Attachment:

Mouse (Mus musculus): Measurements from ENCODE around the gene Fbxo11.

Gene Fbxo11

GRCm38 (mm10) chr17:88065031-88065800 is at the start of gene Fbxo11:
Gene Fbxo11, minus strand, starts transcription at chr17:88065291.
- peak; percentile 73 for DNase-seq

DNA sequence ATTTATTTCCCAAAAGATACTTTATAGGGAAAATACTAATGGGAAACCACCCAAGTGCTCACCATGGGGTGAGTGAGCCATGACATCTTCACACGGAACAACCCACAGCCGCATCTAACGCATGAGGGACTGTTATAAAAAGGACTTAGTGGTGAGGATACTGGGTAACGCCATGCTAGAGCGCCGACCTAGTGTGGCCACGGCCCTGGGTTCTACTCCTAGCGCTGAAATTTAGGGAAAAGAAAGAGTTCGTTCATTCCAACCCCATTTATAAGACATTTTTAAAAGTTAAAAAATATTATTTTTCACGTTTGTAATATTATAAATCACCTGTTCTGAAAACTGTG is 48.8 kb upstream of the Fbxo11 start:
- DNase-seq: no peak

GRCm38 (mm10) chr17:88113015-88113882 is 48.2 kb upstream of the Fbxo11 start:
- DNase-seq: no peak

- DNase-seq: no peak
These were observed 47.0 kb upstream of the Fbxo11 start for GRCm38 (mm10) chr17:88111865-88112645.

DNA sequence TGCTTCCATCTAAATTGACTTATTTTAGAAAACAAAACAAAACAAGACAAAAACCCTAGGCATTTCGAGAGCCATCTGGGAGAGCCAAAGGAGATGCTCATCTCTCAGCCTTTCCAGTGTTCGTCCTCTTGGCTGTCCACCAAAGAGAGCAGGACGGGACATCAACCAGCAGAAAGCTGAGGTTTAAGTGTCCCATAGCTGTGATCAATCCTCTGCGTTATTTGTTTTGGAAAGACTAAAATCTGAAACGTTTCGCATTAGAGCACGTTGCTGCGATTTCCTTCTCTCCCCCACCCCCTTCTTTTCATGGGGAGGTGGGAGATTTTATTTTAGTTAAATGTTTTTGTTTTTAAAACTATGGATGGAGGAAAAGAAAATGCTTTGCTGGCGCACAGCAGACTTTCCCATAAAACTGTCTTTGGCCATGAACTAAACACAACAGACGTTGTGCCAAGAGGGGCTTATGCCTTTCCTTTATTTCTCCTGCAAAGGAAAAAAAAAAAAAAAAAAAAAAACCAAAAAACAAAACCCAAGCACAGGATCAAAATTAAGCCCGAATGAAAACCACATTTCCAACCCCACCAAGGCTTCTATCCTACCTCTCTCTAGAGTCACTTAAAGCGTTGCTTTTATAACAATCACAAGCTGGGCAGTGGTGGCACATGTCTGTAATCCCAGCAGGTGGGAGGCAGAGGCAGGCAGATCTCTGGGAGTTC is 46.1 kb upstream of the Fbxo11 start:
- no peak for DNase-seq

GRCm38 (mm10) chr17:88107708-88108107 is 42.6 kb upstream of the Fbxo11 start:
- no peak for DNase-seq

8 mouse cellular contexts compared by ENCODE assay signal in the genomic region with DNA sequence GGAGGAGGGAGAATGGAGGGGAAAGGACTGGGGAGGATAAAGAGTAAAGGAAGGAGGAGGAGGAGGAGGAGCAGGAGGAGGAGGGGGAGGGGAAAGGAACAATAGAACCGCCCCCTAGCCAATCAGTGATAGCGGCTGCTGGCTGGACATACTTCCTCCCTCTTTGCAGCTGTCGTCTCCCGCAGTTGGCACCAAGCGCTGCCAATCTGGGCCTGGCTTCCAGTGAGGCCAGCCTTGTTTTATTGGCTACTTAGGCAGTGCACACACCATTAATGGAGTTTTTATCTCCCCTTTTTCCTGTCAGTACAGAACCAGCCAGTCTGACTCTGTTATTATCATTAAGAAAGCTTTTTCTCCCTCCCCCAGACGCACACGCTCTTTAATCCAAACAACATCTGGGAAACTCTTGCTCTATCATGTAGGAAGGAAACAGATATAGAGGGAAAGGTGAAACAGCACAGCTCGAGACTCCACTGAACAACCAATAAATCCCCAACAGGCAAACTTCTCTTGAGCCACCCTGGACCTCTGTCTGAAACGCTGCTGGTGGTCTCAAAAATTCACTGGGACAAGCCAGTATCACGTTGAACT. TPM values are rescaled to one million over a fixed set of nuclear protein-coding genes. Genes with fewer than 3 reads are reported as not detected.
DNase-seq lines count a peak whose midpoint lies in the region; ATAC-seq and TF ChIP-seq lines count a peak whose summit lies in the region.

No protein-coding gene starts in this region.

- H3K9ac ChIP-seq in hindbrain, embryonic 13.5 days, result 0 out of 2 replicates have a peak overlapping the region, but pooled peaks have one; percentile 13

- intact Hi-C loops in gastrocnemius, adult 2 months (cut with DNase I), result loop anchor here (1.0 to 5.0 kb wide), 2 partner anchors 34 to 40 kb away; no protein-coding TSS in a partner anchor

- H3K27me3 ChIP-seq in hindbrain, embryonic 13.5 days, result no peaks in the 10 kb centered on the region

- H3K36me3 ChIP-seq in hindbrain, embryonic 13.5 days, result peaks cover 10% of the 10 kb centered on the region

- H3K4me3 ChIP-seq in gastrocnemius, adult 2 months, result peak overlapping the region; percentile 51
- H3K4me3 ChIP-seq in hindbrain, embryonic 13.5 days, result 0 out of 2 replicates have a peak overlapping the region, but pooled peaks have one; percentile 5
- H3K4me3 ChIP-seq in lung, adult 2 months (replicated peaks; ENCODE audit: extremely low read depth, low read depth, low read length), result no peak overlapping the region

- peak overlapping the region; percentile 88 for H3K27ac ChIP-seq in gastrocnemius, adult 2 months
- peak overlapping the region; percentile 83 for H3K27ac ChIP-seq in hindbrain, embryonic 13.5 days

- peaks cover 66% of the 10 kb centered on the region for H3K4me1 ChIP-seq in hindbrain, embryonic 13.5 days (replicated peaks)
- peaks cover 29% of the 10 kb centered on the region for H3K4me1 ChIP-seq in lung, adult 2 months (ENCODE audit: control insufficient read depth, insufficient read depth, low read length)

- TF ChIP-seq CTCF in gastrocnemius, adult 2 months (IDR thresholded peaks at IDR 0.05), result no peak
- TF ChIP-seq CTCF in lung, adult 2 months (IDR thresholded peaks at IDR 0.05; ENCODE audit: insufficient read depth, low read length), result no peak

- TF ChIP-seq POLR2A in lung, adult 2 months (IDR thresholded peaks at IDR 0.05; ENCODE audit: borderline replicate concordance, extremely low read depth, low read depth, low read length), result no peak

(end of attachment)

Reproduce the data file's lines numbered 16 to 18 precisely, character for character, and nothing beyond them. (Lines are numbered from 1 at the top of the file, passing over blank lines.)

8 mouse cellular contexts compared by ENCODE assay signal in the genomic region with DNA sequence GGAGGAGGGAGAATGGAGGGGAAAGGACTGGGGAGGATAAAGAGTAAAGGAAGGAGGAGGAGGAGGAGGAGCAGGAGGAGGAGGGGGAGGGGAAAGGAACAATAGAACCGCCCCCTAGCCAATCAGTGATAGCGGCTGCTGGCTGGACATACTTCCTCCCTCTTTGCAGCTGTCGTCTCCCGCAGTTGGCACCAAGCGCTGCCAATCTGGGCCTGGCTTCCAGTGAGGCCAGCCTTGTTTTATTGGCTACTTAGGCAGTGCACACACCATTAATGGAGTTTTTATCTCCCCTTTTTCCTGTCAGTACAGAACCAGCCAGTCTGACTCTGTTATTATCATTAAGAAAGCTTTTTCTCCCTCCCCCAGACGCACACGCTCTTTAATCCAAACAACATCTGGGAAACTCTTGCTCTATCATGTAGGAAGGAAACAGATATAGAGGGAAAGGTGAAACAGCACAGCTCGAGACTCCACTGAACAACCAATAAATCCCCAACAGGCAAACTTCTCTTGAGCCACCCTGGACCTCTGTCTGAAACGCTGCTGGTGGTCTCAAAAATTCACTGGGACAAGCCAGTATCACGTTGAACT. TPM values are rescaled to one million over a fixed set of nuclear protein-coding genes. Genes with fewer than 3 reads are reported as not detected.
DNase-seq lines count a peak whose midpoint lies in the region; ATAC-seq and TF ChIP-seq lines count a peak whose summit lies in the region.

No protein-coding gene starts in this region.